Rose Petals

IMG_7587This weekend I’m working on several menus for upcoming events.  It’s a bit rainy out, keeping the grasses growing, and the flowers blooming!  For the island’s Annual Summer Soiree & Art Auction, we’re having a Moroccan themed dinner. Looking out the office window, the view is full of wild roses, in all sorts of shades of pink.

Dried rose petals are often used in North African spice mixtures, but are lovely as a traditional garnish for salads and for topping other dishes.  These ones have ample time to dry before the event in August, and will retain their beautiful colour, giving their dishes a little something extra.



Farmers’ Markets ~ a daily happening here…

Everyday somewhere on this island, there’s a farmers’ market. There isn’t a huge amount of local produce in the stores, because of this daily event. Straight from the farm, to us! The produce is amazing, and diverse. We go from stall to stall (or truck bumper to truck bumper) buying this and that.

After one such outing, we arrived home considering some options on what to do for dinner. One new item for us was a black radish, black and rough on the outside and pure white inside. I popped a big chunk into my mouth, ready to taste anything. What I got was a taste between a very sharp radish, and horseradish. In our bag we’d also brought home some limes, ginger and dark purple basil. The peeled radish and ginger were grated finely, and then tossed with some lime juice and avocado oil. After several minutes, the hard flavours had left, and the slaw was brightly flavoured, with earthy undertones. We added it to some cooked Calrose rice, with a big handful of sliced basil, and served it with some lime based Ponzu. Amazing!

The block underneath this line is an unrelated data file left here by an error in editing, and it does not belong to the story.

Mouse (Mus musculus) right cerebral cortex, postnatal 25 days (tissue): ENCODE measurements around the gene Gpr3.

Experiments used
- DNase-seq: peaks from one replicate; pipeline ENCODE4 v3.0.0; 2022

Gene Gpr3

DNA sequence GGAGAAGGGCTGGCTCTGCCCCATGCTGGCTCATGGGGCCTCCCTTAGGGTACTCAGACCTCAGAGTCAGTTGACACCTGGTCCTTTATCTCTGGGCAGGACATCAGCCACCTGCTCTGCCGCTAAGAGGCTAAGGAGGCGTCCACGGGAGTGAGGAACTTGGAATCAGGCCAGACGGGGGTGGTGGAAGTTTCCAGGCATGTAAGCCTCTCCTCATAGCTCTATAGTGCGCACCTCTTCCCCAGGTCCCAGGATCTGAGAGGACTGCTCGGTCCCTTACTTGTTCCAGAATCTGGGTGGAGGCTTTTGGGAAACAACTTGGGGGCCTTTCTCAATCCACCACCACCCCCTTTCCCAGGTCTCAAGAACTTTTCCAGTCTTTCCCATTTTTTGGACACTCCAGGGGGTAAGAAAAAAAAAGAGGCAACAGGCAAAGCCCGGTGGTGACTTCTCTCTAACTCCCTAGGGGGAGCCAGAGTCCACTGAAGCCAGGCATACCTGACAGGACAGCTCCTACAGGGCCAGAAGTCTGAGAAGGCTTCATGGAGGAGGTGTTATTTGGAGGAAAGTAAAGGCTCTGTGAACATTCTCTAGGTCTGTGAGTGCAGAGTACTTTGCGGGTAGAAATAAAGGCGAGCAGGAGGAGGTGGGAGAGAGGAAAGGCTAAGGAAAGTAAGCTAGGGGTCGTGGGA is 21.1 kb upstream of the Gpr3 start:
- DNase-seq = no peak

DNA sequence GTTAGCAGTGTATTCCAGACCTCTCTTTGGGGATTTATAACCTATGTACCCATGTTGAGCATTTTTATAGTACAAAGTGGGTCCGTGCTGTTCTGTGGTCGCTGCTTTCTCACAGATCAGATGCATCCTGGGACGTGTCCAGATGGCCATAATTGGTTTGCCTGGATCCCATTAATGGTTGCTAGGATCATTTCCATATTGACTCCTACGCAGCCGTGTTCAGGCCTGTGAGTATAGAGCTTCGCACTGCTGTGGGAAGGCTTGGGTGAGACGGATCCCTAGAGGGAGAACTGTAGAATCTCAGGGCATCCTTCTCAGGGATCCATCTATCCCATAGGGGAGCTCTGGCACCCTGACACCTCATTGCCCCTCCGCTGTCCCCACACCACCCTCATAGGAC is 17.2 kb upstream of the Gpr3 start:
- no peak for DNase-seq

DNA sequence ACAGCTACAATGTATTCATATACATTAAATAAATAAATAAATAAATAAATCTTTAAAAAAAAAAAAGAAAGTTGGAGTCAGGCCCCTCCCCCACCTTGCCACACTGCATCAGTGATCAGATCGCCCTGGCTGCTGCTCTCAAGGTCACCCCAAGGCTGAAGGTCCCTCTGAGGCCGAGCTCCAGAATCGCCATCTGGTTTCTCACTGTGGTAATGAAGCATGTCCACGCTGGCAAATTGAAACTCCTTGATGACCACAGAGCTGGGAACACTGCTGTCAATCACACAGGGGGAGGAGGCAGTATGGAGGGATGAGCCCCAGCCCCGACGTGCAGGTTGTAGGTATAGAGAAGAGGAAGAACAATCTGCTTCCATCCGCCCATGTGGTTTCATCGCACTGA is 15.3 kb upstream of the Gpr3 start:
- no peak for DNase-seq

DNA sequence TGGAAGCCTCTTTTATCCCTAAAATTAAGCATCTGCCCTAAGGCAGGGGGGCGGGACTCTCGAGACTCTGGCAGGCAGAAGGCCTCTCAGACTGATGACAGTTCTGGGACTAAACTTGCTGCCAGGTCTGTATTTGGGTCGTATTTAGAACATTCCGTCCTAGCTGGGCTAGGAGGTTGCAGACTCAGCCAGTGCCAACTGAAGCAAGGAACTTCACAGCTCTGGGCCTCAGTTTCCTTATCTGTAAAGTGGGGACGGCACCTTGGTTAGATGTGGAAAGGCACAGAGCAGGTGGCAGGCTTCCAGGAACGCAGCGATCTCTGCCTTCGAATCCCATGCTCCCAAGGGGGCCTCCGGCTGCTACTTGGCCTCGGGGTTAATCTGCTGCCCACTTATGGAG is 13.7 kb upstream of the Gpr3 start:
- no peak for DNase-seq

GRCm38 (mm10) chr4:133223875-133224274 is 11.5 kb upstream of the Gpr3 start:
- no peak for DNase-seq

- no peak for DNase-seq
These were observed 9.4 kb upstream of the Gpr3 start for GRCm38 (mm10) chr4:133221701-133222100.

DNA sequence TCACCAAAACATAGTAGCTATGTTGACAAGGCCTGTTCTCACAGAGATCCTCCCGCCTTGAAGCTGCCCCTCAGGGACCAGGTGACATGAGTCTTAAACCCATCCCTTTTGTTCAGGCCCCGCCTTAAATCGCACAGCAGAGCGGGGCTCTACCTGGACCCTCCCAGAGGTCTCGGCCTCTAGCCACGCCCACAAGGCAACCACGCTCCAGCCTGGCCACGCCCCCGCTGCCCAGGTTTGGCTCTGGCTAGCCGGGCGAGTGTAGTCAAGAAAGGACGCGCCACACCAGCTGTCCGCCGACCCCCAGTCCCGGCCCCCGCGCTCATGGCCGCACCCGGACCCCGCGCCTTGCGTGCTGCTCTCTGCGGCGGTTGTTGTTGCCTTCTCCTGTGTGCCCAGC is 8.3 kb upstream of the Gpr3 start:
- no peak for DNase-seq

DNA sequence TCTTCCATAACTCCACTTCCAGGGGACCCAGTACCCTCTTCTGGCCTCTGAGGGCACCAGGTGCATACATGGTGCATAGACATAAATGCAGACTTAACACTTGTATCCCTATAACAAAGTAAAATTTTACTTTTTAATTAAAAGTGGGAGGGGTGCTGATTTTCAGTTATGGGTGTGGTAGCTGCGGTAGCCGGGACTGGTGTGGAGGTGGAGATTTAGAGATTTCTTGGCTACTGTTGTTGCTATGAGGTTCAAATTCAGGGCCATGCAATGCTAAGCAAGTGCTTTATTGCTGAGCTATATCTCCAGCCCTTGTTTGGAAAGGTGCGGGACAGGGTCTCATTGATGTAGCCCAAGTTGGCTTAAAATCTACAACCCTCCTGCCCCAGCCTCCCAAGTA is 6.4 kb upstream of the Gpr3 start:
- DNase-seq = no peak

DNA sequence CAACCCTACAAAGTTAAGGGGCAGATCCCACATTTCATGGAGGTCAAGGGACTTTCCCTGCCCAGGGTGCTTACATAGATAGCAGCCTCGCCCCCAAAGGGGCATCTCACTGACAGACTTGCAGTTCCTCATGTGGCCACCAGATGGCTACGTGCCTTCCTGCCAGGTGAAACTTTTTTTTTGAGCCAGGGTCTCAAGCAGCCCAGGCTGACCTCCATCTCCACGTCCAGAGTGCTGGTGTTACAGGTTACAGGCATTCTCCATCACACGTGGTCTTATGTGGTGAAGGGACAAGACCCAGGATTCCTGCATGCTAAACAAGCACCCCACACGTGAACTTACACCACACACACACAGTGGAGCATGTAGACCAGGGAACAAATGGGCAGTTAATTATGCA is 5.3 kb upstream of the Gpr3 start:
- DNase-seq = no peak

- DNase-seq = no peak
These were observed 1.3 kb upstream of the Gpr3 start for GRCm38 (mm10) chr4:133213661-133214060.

Yet again, something new inspired us to go a step further.

Poking around on Kauai

We were wandering from little shop to little shop (there are no other types), in Hanapepe, Kauai, and found ourselves in Aloha Spice Company’s shop.  All sorts of spice mixes, rubs, and specific salts.  Hidden amongst it all was this book about tea.  Lo & behold, what should grace its cover but Tea Eggs!  Just seeing it made me start to feel the cooking urge, to start back at things in the kitchen.

001We’ve been eating fish, rice & fruit, and are doing well on it.  Eating out occasionally, picking and choosing our food spots carefully.  New to the north coast is Sushi Girl, literally a hole-in-the-wall in Wainiha, super clean & deliciously fresh.  We miss Red Hot Mamas (a fabulous burrito spot that used to be in the same place), but will look forward to its food truck when it hits the road.

Had a late lunch today at Tortilla Republic at the Shops at Kukui’ula in Poipu.  I had 3 perfectly sized fresh ahi tortillas with fresh mango salsa & chipotle mayo.  We had a salsa sampler for starters.

We headed out to the maikai side of the restaurant to view the setting sun.  A beautiful end to a great day!

Will be home next week, with “fresh” on my mind.  Aloha!017